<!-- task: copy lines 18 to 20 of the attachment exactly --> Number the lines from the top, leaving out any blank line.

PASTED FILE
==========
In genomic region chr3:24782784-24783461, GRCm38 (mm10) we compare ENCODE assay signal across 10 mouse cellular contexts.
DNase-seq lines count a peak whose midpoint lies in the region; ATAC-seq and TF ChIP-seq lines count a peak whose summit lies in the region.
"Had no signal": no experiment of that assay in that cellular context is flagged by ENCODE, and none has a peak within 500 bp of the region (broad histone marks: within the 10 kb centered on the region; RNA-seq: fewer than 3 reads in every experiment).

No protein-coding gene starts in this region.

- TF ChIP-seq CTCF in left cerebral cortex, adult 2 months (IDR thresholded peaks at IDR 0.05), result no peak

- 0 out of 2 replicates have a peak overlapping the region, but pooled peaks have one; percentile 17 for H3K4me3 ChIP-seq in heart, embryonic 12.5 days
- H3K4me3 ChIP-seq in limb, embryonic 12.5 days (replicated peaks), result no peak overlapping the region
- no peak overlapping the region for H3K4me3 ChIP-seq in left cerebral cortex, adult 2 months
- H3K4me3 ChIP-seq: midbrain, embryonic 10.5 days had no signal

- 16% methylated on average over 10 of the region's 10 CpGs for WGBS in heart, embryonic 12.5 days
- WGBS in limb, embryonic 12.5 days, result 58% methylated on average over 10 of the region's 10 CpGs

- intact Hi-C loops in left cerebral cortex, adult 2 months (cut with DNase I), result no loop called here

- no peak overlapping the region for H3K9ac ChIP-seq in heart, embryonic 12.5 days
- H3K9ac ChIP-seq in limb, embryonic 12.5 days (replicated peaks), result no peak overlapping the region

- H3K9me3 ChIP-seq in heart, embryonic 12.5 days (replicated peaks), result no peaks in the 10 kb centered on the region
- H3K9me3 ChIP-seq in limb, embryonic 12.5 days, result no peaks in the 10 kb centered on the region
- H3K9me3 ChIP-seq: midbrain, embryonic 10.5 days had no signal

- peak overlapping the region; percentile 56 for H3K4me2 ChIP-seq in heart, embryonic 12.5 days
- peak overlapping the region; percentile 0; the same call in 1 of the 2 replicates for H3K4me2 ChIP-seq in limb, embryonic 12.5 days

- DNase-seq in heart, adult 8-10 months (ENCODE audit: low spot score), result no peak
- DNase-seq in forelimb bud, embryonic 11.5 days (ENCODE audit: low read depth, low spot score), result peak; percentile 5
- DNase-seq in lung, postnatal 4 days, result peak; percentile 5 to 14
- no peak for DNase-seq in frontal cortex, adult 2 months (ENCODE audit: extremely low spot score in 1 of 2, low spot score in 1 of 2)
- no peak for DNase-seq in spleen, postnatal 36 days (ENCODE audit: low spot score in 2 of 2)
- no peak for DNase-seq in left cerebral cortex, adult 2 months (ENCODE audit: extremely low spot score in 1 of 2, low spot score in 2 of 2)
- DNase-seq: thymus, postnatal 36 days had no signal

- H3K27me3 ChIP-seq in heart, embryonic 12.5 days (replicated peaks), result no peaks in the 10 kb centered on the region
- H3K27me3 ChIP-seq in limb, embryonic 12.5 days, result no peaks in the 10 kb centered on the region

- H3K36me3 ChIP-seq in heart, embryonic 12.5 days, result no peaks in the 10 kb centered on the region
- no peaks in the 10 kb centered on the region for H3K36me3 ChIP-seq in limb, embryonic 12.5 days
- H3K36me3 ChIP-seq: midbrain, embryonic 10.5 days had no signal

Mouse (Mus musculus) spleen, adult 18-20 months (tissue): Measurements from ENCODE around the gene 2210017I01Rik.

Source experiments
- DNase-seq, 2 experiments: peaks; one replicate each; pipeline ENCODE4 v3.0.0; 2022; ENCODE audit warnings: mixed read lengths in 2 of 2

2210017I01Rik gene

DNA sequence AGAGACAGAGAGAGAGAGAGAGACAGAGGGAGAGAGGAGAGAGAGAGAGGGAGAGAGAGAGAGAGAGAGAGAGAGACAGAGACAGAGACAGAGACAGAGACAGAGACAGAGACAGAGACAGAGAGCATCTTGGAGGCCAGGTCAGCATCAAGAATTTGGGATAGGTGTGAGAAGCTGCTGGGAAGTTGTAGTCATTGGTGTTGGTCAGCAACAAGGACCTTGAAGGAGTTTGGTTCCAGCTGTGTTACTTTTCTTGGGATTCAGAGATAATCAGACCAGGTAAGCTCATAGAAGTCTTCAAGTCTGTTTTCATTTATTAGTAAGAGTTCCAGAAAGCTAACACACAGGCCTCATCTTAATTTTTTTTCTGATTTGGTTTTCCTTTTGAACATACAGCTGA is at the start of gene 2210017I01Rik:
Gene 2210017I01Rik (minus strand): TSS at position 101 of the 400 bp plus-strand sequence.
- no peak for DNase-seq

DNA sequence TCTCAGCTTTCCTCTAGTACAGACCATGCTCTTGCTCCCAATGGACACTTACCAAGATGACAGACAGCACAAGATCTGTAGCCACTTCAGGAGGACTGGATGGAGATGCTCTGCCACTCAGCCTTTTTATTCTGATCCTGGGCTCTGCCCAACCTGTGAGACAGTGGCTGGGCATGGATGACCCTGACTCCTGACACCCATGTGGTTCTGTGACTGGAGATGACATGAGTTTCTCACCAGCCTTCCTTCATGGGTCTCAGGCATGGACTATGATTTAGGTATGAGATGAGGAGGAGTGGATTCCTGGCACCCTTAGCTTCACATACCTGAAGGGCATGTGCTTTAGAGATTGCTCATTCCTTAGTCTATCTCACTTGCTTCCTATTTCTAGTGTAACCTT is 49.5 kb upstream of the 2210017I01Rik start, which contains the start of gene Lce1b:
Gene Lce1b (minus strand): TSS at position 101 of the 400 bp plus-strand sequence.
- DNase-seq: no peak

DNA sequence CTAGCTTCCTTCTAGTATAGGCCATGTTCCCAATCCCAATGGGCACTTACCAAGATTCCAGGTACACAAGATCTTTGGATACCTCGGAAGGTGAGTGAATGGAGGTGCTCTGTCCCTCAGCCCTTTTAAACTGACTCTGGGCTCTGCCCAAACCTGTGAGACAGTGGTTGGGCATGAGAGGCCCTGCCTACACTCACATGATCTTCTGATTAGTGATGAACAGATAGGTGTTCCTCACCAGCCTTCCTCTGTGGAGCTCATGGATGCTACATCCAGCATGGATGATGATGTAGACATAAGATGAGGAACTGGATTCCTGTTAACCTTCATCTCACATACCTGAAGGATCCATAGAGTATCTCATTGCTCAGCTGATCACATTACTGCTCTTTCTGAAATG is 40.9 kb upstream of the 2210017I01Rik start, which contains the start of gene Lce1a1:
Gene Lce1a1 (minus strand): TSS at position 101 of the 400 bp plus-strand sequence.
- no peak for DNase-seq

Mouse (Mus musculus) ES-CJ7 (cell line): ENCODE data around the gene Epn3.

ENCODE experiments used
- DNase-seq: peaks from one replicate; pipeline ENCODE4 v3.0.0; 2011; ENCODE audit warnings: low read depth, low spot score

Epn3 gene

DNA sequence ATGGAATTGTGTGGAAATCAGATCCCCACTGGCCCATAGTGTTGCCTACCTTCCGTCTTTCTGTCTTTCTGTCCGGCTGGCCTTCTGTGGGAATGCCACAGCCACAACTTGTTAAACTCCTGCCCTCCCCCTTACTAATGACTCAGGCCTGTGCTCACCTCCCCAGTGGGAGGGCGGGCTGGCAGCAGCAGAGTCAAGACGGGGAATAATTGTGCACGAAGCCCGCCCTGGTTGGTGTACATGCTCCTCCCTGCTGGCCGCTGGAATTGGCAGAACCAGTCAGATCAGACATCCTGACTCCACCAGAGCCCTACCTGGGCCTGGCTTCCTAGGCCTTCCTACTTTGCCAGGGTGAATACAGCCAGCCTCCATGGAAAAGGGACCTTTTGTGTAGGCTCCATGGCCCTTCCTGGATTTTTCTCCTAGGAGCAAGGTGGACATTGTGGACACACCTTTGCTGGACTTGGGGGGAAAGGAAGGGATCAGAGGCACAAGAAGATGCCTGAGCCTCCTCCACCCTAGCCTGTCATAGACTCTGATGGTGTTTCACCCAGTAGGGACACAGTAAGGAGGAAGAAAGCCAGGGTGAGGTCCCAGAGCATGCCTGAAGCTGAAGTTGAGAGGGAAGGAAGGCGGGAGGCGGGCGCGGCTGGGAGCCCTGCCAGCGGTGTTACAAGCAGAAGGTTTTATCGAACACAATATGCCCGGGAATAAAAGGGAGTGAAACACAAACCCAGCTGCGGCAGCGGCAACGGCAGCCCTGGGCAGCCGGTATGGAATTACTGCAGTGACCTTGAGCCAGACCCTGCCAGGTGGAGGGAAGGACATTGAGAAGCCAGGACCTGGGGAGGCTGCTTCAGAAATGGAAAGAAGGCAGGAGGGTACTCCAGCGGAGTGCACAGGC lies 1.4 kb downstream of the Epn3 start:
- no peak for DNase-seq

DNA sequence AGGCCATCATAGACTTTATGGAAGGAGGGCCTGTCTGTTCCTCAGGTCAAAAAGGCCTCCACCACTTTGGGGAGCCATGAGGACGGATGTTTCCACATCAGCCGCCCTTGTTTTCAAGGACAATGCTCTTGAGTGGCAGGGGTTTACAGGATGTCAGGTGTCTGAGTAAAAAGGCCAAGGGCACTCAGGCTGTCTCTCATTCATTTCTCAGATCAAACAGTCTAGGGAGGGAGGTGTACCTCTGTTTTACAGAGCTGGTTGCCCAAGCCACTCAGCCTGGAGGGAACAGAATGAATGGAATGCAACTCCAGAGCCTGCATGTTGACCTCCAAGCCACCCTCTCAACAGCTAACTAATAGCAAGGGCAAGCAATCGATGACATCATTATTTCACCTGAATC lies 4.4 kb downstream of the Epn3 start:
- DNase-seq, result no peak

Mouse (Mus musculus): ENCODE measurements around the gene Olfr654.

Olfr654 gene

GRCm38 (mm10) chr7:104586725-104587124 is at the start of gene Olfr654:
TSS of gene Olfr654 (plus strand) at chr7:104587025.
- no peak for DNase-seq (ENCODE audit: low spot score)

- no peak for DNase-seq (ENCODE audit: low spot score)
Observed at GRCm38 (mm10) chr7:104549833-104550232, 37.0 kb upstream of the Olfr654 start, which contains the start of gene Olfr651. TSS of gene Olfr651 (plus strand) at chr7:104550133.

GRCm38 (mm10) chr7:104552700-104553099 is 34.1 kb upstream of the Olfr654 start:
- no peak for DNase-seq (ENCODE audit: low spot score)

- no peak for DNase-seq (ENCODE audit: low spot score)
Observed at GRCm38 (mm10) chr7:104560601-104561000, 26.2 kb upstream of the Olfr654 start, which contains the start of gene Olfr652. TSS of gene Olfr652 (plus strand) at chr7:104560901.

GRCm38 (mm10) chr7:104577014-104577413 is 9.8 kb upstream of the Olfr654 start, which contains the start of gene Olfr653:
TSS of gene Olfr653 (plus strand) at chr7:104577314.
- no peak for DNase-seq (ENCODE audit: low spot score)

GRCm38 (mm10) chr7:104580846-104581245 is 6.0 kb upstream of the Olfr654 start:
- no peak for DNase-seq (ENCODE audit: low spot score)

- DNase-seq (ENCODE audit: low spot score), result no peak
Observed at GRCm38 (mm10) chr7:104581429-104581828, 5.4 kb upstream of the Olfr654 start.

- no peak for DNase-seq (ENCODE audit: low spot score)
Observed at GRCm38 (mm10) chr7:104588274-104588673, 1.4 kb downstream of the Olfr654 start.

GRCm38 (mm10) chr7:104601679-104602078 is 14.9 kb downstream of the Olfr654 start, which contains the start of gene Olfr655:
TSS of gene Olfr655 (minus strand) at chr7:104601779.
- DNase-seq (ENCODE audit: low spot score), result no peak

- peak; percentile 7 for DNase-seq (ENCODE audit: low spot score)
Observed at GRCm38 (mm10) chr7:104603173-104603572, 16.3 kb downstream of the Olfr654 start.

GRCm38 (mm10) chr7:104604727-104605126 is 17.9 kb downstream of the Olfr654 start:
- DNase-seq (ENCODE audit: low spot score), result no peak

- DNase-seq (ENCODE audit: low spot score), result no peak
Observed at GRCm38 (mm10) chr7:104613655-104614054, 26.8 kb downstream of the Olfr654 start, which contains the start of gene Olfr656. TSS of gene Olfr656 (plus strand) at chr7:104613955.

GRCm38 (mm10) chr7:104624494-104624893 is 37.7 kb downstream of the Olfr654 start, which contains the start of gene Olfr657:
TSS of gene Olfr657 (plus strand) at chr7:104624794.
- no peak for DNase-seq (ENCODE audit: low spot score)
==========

- peak overlapping the region; percentile 56 for H3K4me2 ChIP-seq in heart, embryonic 12.5 days
- peak overlapping the region; percentile 0; the same call in 1 of the 2 replicates for H3K4me2 ChIP-seq in limb, embryonic 12.5 days

- DNase-seq in heart, adult 8-10 months (ENCODE audit: low spot score), result no peak